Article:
Which Programming Language Is Most Difficult for Kids to Learn?

Julia vs Go

Julia vs Go, which one is the most difficult programming language for kids to learn? Let’s know


Julia vs Go: 

In the same way that we need a particular language to interact with people, programmers likewise need a programming language to speak with machines. As technology advances, youngsters are more eager than ever to master these programming languages. An enjoyable and satisfying way for kids to develop their problem-solving and logical thinking abilities is through computer programming.


Almost daily, new programming languages are developed, each with its advantages and disadvantages. Julia and Go are the two well-liked programming languages that are causing a stir in the developer world. Children can begin learning to programme at an early age, and there are numerous sorts of programming languages they can learn, including Julia and Go. But which one is the most difficult programming language for kids to learn? Let us know about it.



A team of four MIT students created the high-level open-source programming language, Julia. It is a dynamic, high-performance programming language used for scientific computer activities. Julia is a programming language used for statistical calculations and data analysis, much like R. Julia was developed primarily for its programming speed; when compared to Python and R, it executes code significantly more quickly. Julia supports big data analytics by completing challenging tasks like cloud computing and parallelism, which are essential to large data analysis.



Julia is simple to learn and is more similar to high-level programming languages like Python, C, R, etc. As a result, anyone can learn Julia very quickly, especially Python and C programmers.

Integrated Language: Julia has its roots in general-purpose programming and is designed for scientific computations, just like Python, R, and MATLAB.

Faster Execution: Julia is a programming language that combines Python and C. Because of this, C executes programmes far more quickly than Python, R, and MATLAB.



The stability of some more established languages is lacking in Julia because it is still a new language. Languages like R and Python have more library support than Julia currently has.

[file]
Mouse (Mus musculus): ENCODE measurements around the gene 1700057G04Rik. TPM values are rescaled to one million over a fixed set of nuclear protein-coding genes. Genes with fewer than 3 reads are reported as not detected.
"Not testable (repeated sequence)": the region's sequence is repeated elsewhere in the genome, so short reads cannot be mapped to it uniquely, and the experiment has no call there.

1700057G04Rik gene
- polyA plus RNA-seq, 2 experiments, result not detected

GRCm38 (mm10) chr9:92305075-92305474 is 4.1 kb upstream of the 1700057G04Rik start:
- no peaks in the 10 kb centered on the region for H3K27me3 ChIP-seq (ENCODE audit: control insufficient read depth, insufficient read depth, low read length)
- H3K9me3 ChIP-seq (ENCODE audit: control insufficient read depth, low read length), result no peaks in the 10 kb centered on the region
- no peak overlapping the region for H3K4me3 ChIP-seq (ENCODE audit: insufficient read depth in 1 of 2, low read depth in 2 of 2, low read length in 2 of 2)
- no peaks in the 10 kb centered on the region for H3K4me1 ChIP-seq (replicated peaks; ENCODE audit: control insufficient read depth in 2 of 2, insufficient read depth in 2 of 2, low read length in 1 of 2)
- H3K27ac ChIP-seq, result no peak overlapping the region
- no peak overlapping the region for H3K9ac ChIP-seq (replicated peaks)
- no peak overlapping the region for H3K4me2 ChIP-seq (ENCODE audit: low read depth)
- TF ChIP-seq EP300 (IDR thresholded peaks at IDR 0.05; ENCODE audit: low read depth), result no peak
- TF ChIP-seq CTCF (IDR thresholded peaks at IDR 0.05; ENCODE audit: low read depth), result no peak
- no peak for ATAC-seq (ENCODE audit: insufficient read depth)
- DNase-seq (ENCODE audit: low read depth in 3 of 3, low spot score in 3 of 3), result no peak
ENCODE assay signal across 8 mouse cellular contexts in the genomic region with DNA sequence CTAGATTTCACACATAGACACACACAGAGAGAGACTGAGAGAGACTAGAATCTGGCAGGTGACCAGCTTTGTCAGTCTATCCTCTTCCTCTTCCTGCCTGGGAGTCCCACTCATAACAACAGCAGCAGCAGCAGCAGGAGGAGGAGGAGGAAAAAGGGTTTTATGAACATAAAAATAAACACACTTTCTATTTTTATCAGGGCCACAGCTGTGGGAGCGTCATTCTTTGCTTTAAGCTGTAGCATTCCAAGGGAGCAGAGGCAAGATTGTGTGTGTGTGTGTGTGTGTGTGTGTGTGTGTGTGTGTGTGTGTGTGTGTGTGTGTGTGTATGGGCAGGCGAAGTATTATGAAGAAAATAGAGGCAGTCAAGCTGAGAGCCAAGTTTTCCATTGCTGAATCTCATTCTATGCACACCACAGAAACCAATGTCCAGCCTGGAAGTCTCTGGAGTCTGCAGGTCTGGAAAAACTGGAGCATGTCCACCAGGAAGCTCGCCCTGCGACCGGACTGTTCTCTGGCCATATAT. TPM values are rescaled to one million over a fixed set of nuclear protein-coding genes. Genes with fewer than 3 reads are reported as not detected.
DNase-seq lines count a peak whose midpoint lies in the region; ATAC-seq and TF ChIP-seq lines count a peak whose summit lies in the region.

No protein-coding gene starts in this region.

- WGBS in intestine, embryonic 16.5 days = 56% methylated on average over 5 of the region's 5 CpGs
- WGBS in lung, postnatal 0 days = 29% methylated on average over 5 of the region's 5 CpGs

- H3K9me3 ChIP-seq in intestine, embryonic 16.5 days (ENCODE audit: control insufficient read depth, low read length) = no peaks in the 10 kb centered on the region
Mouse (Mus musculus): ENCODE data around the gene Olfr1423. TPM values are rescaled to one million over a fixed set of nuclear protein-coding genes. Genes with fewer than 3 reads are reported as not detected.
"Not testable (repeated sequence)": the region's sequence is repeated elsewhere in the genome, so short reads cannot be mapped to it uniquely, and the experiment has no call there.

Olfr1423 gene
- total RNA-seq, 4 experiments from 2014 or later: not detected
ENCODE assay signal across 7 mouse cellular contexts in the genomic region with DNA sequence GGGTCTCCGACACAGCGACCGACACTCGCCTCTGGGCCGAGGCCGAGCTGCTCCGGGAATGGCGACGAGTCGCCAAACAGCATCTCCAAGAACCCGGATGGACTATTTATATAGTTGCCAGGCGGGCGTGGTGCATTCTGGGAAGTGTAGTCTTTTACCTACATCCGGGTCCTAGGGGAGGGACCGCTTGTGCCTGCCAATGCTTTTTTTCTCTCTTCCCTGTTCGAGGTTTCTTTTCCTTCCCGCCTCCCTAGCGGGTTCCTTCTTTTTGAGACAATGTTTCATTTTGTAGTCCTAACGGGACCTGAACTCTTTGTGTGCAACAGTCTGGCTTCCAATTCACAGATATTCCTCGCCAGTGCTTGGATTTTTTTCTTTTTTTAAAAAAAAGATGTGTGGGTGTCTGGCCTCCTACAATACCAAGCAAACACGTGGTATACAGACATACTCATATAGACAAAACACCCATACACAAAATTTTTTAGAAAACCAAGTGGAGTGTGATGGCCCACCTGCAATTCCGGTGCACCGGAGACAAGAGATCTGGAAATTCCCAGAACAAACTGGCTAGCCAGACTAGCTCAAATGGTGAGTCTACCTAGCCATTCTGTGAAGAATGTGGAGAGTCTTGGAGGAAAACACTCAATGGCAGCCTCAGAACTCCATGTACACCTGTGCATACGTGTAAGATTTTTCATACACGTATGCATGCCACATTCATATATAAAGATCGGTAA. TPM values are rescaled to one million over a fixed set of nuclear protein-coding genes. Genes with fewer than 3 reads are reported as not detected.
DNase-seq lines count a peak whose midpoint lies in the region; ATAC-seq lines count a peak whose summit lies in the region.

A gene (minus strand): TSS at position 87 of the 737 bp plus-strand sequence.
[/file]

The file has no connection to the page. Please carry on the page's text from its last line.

Programming in Go is procedural. Robert Griesemer, Rob Pike, and Ken Thompson at Google started working on it in 2007, but it wasn’t released as an open-source programming language until 2009. Packages are used in the assembly of programmes to manage dependencies effectively. Like dynamic languages, this language also supports environment adoption patterns.



Golang uses a powerful type system and garbage collector, which contribute to its speed. Because it is statically typed, problems are discovered during compilation rather than during execution. For programmers coming from other languages, Golang is simple to learn.



A Go program’s use of pointers and various return values can make it challenging to read and comprehend. The type system in Go is not as expressive as those in languages like Haskell or Scala.



Both Go and Julia are general-purpose languages that can be used for a wide range of applications, in addition to these benefits and drawbacks. However, Julia wins the prize for the simplicity of learning. Although there is no scientific way to gauge how difficult a language is, linguists sometimes use the “time to learn” metric to gauge how long it takes someone to become proficient in a language.

The Natural Language Processing (NLP) journal states that learning Go requires an average of 3,900 hours. Julia, on the other hand, only needs 2,400 hours to become skilled. That’s a difference in study time of about two months! Additionally, Julia is simpler to learn than other well-known languages like Python. So Go is more difficult for kids to learn than Julia.

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